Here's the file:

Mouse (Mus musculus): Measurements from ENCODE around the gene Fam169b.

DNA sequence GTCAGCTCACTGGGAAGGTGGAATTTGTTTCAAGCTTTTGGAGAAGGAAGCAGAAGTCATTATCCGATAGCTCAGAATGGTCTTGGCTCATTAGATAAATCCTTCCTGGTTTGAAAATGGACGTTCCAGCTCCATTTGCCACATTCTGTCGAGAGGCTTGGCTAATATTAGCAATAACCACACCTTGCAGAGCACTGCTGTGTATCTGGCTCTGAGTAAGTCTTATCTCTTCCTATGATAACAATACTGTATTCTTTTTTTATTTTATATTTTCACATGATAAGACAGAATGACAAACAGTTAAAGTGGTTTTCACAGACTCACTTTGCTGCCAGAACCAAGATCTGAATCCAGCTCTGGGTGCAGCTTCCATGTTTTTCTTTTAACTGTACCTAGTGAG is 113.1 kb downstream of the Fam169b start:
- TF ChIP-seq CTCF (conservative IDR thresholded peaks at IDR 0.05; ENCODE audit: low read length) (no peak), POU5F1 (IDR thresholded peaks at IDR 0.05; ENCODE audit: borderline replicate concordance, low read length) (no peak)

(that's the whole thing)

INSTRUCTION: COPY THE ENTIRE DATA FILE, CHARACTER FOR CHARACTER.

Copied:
Mouse (Mus musculus): Measurements from ENCODE around the gene Fam169b.

DNA sequence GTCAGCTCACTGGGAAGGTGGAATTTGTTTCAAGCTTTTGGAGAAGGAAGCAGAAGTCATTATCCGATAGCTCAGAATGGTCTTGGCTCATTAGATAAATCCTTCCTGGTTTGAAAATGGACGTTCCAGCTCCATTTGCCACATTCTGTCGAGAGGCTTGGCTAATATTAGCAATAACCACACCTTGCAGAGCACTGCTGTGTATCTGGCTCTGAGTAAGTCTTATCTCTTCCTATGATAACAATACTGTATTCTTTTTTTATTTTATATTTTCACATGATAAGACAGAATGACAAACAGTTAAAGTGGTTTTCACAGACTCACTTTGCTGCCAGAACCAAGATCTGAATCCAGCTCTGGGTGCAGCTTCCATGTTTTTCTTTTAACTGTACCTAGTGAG is 113.1 kb downstream of the Fam169b start:
- TF ChIP-seq CTCF (conservative IDR thresholded peaks at IDR 0.05; ENCODE audit: low read length) (no peak), POU5F1 (IDR thresholded peaks at IDR 0.05; ENCODE audit: borderline replicate concordance, low read length) (no peak)